Crash lessons

The collapse of the iconic US financial services firm Lehman Brothers this day last year will remain a cataclysmic event in  economic history, much like the Nazi invasion of Czechoslovakia, which triggered World War II, turned last century’s political history. The shockwaves that emanated from the Lehman Brothers shook the world’s economic and financial system, humbled the Wall Street and many financial institutions, especially in the developed world. The global recession deepened, creating scary scenarios of the Great Depression. The housing bubble in the US, built on greed and untenable financial calculations, had burst, creating individual and family miseries on an unprecedented scale. Falling production, rising unemployment, distrust among financial institutions, and a general crisis of confidence marked economic activity in the subsequent months till finally the world is now thought to have moved back from the brink.

The experience of the last one year will be useful for economic management in the coming years. The faith in the self-regulatory and rational nature of free markets has taken a hard knock. The trillions of dollars that governments spent to bail out failing institutions and sinking economies underlined the need for public supervision of and control over private economic activity. The interdependence of the world became clearer, with a ripple in one place creating a wave elsewhere, and the effect getting magnified by the faster flow of funds, information and sentiments. The solutions that came up showed the dangers of protectionism, which is the economic equivalent of hypernationalism and xenophobia. What is seen now is only a tentative turnaround. The world economy is still declining, and is expected to grow only fractionally next year. But the worst may be behind and the lessons learnt from dealing with the crisis can help governments and businesses to manage their activities better in future.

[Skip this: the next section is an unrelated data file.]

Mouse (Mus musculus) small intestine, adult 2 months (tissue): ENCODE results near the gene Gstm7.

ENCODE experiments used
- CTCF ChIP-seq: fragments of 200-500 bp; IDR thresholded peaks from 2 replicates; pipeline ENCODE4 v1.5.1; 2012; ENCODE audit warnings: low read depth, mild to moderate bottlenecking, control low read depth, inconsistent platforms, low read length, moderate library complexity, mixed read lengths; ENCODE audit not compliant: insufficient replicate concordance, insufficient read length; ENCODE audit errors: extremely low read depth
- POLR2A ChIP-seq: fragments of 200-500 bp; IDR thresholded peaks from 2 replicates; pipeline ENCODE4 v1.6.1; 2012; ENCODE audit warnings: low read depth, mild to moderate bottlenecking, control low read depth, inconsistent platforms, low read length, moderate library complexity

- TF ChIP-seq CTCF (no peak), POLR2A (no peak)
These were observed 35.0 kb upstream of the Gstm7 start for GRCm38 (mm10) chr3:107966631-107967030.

It also became clear that countries like India and China had inherent strengths that helped them to withstand the mayhem. They were affected but were not overwhelmed. The existence of a regulatory framework for financial institutions, lack of high dependence on trade and the availability of strong demand at home helped India to develop a level of immunity. Even through the year of crisis India and China had the world’s fastest growing economies. The positives should be strengthened if the resilience and momentum are to be sustained.

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